Decision to allow Zappos lawsuit sends unmistakable signal to victims, Congress, shareholders
|Mar 28||Public post|
Bloomberg reported this week that SCOTUS has allowed a customer lawsuit against Amazon’s Zappos to continue over a 2012 cyberattack that compromised 24 million customers.
This leaves the door open on liability for data breaches -- and sends an unmistakable signal to Congress and regulatory agencies to get their act together.
Why It Matters
I have argued time and again we won't move the needle on cyber risk until companies are held liable for attacks and privacy compromises. In cyber, liability should not simply be a calculation of how much damages a victim incurs from actual fraudulent transactions made using stolen data on that victim. A company's inaction or incompetence allows or enables that data to be stolen. That can be a vendor who leaves known vulnerabilities open in their software. Or a company like Zappos/Amazon who failed to prevent the exploit of that data on their networks.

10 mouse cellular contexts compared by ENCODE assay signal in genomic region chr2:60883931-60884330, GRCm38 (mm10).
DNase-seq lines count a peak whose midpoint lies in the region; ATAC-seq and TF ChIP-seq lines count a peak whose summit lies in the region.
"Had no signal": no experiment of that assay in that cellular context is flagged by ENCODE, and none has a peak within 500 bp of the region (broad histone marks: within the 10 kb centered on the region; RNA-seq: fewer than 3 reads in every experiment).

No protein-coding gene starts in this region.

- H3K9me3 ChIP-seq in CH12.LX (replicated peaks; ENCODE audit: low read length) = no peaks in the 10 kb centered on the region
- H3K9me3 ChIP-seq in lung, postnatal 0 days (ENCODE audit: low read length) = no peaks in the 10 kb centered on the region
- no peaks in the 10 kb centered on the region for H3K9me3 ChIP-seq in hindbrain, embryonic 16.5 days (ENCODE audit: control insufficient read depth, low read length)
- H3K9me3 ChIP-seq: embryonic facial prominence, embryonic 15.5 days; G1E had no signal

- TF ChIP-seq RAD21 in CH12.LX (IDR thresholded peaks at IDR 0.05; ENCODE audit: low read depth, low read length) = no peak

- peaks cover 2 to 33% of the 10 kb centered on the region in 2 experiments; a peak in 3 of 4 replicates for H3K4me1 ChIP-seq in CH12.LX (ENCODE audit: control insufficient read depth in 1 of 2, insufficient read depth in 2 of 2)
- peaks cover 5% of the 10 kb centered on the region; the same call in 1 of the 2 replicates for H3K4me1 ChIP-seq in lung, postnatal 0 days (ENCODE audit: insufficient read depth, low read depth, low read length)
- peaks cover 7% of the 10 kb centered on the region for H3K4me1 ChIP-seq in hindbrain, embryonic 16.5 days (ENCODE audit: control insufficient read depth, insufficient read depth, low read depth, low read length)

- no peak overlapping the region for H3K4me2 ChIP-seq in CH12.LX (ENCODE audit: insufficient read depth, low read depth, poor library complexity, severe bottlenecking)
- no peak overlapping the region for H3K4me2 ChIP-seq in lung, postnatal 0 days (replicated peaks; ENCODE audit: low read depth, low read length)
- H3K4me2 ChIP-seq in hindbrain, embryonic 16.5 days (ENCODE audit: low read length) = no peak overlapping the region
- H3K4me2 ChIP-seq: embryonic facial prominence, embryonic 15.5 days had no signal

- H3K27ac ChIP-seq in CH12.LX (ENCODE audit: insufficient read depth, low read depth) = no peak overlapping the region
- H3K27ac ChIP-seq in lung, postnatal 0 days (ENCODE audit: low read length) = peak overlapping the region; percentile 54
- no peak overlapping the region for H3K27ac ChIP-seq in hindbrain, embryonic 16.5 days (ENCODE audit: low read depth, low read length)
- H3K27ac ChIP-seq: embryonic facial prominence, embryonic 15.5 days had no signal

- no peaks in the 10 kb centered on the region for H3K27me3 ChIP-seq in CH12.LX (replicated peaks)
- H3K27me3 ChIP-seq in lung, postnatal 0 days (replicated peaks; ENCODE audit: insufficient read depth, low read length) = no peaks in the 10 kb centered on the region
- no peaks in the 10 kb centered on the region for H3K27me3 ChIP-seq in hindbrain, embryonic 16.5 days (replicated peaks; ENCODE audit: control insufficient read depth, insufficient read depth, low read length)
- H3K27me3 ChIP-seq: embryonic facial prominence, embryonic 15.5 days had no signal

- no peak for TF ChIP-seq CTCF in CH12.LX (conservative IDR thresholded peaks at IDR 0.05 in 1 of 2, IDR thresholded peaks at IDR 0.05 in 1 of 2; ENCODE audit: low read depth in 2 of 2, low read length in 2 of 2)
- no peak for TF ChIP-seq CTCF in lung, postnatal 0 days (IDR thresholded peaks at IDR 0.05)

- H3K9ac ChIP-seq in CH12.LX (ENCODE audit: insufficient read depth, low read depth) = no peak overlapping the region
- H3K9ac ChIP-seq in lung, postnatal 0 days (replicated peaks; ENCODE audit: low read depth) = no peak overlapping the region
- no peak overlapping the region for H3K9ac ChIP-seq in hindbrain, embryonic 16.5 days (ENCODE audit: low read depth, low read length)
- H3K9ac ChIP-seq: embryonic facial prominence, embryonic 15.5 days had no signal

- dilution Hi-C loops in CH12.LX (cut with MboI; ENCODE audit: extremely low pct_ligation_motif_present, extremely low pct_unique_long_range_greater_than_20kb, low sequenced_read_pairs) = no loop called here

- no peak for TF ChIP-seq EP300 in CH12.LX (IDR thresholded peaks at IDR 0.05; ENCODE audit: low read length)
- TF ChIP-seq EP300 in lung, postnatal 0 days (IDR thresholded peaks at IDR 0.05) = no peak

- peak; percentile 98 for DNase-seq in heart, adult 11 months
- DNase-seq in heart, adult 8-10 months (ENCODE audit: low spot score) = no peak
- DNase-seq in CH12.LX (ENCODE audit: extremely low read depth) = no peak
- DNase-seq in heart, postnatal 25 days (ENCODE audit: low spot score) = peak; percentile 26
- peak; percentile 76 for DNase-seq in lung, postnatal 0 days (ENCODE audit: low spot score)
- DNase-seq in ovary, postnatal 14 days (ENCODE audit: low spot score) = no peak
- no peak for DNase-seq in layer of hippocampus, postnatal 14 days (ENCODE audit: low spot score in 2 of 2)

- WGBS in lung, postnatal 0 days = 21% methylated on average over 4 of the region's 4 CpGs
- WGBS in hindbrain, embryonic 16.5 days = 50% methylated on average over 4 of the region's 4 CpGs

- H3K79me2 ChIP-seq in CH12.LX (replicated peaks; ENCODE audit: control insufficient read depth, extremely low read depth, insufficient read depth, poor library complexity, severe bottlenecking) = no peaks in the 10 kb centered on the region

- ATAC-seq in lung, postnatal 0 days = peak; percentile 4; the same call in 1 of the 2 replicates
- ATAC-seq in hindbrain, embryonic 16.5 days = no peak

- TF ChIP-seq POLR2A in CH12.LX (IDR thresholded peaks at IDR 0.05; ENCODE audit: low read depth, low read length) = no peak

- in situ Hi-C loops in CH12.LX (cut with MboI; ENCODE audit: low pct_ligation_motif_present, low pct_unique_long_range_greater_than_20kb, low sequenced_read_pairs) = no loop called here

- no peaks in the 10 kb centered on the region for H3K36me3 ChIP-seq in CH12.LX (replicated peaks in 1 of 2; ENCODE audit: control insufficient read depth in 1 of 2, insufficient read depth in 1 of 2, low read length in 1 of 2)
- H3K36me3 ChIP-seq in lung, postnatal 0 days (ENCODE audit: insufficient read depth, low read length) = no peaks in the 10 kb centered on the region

Today, a data breach takes place, nothing happens. The attacked company takes a short-term stock hit. Maybe a token executive gets fired. They hire an incident response company to clean up and strengthen their network security -- or so we hope, without any independent scrutiny. They typically buy you a few months of credit monitoring. And that's it. The government holds nobody accountable. And shareholders don't hold boards accountable, because the companies they oversee are not held criminally or financially liable for their inaction or incompetence. And customers -- very often without even having a say in their relationship or data with the attacked company (e.g., Equifax) -- are left compromised ten ways till Sunday.
This SCOTUS ruling is a clear signal companies might be liable even if no actual damages materialize. This is not a terribly unreasonable scope of liability. Stolen data can take years before turning into fraudulent charges or identities, and it can be extremely difficult to definitively correlate such incidents without access to the stolen data compromised in the first place.